# Swimming Pool Volume and Related Rates

• orbital92
In summary, the water level is rising at a rate of .8 ft^3/minute when the depth at the deepest point is 5 feet.
orbital92

## Homework Statement

A swimming pool is 20 feet wide, 40 feet long, 3 feet deep at the shallow end and 9 feet deep at its deepest point. If the pool is being filled at a rate of 0.8 feet^3/min, how fast is the water level rising when the depth at the deepest point is 5 feet?

## Homework Equations

I believe the formula for volume of a swimming pool is V = lw((h+H/2)) where h is the shallowest depth and H is the deepest depth? Not 100% sure

## The Attempt at a Solution

I know that dV/dt = 0.8 ft^3/minute. The dimensions of the pool (20 by 40 ft) are constant and do not change. h can be expressed in terms of H (H/3) and subbed into the equation. I need to find dH/dt when H=5 feet. Other than this I'm completely stuck! Thanks for any help!

The dimensions of the pool are actually NOT constant. Yes, the width stats at 20 feet, but the length actually depends on how much water is in there. For instance, before the water reached 6ft of depth, its length approaches 34 feet (6+12+16). At 6ft of depth, you switch over to the "shallow end", and it immediately jumps to the full 40ft length.
I'll take a look at this and get back to you.
(edit...)
Ok, we're in business.
The "big picture" is that we want to express the volume in terms of just ONE other variable. Otherwise, we'd have to use the product rule and we'd need more information, etc...

There may be an easier way to do this, but ... well, nobody has posted it yet!

Let's scrap the idea of V = L*W*H.
The volume of a prism is the area of the base * (another dimension = "width" in our case).
The "base" is the trapezoid that we see in the picture. The area of this depends on how deep the water is (obviously).

I'm actually going to break-up the trapezoid into three parts:
a) left triangle. This is the blue region directly above the "6ft" segment.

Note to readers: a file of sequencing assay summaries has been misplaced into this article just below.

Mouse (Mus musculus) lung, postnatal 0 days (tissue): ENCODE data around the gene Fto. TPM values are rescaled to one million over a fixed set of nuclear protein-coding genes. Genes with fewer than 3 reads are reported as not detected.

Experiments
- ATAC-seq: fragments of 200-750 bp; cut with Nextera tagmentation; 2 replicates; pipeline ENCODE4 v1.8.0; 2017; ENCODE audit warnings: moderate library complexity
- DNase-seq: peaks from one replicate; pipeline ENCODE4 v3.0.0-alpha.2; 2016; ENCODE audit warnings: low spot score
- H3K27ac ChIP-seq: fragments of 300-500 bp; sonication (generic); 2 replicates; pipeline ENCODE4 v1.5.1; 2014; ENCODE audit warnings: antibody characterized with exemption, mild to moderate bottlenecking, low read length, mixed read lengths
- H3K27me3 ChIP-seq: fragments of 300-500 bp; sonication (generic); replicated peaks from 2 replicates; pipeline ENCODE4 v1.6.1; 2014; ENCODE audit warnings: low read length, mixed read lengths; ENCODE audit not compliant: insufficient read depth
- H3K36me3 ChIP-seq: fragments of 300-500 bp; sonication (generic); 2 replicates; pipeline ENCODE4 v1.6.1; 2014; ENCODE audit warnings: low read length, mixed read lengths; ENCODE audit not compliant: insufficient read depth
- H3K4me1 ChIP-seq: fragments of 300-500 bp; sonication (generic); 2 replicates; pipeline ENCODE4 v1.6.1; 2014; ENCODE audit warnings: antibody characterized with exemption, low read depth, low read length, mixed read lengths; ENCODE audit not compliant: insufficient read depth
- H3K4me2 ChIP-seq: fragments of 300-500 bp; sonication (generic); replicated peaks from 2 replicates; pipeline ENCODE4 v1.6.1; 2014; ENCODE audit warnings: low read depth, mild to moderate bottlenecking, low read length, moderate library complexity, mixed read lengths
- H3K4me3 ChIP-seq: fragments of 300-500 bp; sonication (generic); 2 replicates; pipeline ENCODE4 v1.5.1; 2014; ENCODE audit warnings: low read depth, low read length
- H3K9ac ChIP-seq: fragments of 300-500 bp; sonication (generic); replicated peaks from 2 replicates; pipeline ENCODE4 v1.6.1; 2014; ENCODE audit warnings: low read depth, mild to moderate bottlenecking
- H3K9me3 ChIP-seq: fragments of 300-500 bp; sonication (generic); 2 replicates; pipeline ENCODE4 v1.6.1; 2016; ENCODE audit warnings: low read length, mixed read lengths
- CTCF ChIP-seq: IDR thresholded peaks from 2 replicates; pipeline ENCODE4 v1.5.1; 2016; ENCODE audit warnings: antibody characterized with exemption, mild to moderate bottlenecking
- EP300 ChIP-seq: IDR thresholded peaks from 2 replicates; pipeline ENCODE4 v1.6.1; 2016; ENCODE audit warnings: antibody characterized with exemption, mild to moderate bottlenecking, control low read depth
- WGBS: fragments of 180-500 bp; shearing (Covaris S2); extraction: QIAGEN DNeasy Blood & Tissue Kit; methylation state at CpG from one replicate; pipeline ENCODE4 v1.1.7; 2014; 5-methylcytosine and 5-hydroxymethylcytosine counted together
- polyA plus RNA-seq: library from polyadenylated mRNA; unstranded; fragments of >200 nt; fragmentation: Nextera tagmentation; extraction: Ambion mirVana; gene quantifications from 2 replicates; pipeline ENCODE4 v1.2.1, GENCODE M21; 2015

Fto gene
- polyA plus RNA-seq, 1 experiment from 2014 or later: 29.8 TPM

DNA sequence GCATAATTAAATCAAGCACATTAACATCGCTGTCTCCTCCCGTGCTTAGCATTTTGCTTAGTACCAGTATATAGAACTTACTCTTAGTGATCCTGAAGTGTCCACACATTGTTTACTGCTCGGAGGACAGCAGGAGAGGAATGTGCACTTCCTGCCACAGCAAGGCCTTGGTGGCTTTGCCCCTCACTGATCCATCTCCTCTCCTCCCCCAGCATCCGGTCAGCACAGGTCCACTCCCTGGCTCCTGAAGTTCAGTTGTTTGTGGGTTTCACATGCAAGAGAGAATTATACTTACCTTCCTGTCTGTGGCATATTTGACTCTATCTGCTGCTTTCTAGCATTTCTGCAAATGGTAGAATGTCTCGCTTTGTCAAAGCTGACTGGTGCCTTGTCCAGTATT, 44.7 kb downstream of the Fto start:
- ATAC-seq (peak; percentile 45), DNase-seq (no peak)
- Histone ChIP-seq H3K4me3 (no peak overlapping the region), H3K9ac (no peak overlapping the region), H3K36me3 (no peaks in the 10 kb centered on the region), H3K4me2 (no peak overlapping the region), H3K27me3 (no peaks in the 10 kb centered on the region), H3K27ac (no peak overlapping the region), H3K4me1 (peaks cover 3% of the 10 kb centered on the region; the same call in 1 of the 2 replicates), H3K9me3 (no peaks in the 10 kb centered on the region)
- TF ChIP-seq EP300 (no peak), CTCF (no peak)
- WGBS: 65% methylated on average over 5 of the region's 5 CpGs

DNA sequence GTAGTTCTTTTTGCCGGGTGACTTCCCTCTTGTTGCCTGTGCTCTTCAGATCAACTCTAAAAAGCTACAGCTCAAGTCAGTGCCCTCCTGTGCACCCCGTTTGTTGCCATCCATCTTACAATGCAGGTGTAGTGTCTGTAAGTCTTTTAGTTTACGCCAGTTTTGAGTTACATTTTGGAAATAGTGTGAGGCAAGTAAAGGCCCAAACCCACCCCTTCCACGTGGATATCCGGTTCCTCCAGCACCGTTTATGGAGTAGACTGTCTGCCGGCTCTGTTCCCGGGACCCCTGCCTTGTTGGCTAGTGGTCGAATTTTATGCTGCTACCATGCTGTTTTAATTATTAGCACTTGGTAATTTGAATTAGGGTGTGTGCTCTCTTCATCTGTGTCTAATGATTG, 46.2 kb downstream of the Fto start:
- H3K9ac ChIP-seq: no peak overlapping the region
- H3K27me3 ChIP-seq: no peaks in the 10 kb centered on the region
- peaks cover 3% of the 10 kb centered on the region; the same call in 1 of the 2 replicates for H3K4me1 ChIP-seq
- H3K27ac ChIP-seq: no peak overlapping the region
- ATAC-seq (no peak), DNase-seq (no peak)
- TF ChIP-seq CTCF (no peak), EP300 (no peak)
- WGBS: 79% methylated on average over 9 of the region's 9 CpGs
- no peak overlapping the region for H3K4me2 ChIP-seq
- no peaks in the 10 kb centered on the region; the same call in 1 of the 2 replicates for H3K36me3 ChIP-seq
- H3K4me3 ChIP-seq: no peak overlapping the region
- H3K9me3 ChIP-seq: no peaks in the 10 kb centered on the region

b) rectangle of width 12ft, above the "12ft" segment
c) triangle on the right, above the "16ft" segment.

The area of the base is the sum of these three parts. Let's denote the depth of the water by "h".

a) The dimensions of this triangle are x1 and h. This triangle is similar to a 6x6 triangle (since those are the dimensions of the maximum length and height of this triangle). So we setup the proportion x1/h = 6/6. So x1=h.
The area of this triangle is .5(length)*(height) = .5(x1)*(h) = .5(h)(h) = .5h2.
b) The area is 12*h
c) Use similar triangles to determine the area as a function of h ONLY.

Add these up. You will get an expression in terms of h ONLY.
Take the derivative. Don't forget the chain rule (which will give you a factor of dh/dt).
Plug.
Chug.

Last edited:
This helped me solve it correctly! Thank you The Chaz :D

## What is a related rates word problem?

A related rates word problem is a type of mathematical problem that involves finding the rate of change of one quantity with respect to another, while both quantities are changing at the same time. These problems typically involve multiple variables and require the use of calculus to solve.

## How do you approach solving a related rates word problem?

To solve a related rates word problem, it is important to first identify all of the given information and the variables that are changing. Then, use the given information to create an equation that relates the changing variables. From there, use calculus techniques to differentiate the equation with respect to time and solve for the desired rate of change.

## What are some common real-life situations that can be modeled as related rates word problems?

Related rates word problems can be used to model various situations in real life, such as the rate at which the water level in a pool is changing, the speed of a car approaching a traffic light, or the growth rate of a population. These types of problems are useful in fields such as physics, engineering, and economics.

## What are some tips for solving related rates word problems?

Some tips for solving related rates word problems include drawing a diagram to visualize the problem, clearly labeling all given information and variables, and being consistent with units of measurement. It is also helpful to check your answer and make sure it makes sense in the context of the problem.

## What are some common mistakes to avoid when solving related rates word problems?

One common mistake to avoid when solving related rates word problems is not carefully reading and understanding the given information. It is important to correctly identify which variables are changing and which are constant. Another mistake to avoid is not being consistent with units of measurement, as this can lead to incorrect answers. It is also important to double check your calculations and make sure they are accurate.

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